What’s Next for Agile?13 Apr 2023
Forecasting the future is always a tricky business. Nevertheless, I’ve been asked in this blog post to engage in some forecasting of my own about the future of agile.
Forecasting, however, isn’t about blind prediction. It’s about using data from previous events and recent trends to describe a likely future. With that in mind, I can sum up my forecast for agile in 2023 and beyond in a single word: expansion. Over the next few years, agile will continue to grow and expand in terms of what it means, how it is applied, and the impact it has on global organizations.
Agile, of course, had its start in the software industry. It was an attempt by teams of developers to come up with ways of working that yielded better outcomes and that, not coincidently, also made their jobs a little more enjoyable.
Over time, the principles and practices developed by these agile teams have been adopted and replicated across many other industries and fields. This was hardly coincidental. The world, since agile was first developed, has become a much more dangerous place: more global, faster-paced, and increasingly reliant on digital technologies that have radically lowered the barriers to competitive challenges. Becoming more agile is no longer a “nice-to-do;” it’s become a business imperative.
We’ve now reached a new inflection point in the steady expansion of agile. In my view, the future of agile will be defined by these four expansionary trends:
From Teams to Enterprises
The first trend is the expansion of agile beyond project teams to the enterprise itself. Teams, after all, operate within a larger enterprise environment. If that environment isn’t supportive of agile approaches, the impact of agile teams will necessarily be limited. Yes, there may be some improvement in product quality, along with certain downstream benefits, such as higher customer satisfaction. But there won’t be the substantial, order-of-magnitude business improvements necessary to fend off competitive challenges from smaller, nimbler competitors. That can only be achieved by expanding agile across the enterprise – making it central to how the business operates. And that leads to my next forecast about agile expansion.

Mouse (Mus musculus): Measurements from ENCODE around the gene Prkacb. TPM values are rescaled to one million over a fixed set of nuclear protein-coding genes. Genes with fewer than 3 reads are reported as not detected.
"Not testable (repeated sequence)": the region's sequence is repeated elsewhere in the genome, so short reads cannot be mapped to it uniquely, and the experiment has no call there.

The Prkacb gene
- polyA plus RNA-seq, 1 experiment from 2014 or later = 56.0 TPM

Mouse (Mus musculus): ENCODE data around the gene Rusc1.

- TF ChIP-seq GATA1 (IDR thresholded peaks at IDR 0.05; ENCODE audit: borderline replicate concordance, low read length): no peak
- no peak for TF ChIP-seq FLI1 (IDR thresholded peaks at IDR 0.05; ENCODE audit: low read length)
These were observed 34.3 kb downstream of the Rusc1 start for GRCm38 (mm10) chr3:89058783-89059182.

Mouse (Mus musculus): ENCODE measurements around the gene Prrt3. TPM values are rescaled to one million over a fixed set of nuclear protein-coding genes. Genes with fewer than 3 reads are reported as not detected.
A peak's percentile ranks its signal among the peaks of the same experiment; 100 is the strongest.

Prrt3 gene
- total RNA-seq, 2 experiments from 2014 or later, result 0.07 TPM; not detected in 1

From Outcomes to Value Streams
Expanding the scope of what agile can do involves shifting from an outcome to a value stream perspective, i.e., expanding our understanding of what needs to be done to deliver value to a customer. That can involve just about anything that happens between when you first come up with the product or service idea to when you begin generating revenues from that product or service – or, as Mary and Tom Poppendieck like to say, from concept to cash.
This more expansive view requires addressing potential waste or delays across a much wider horizon. The goal is to make the value stream as efficient as possible, and that means searching out and eliminating bottlenecks wherever they might appear. Tinkering around the edges, i.e., making changes in this process or that application, won’t help. Only improvements at the bottleneck, which come from looking across the entire value stream, will have a substantial impact on the business.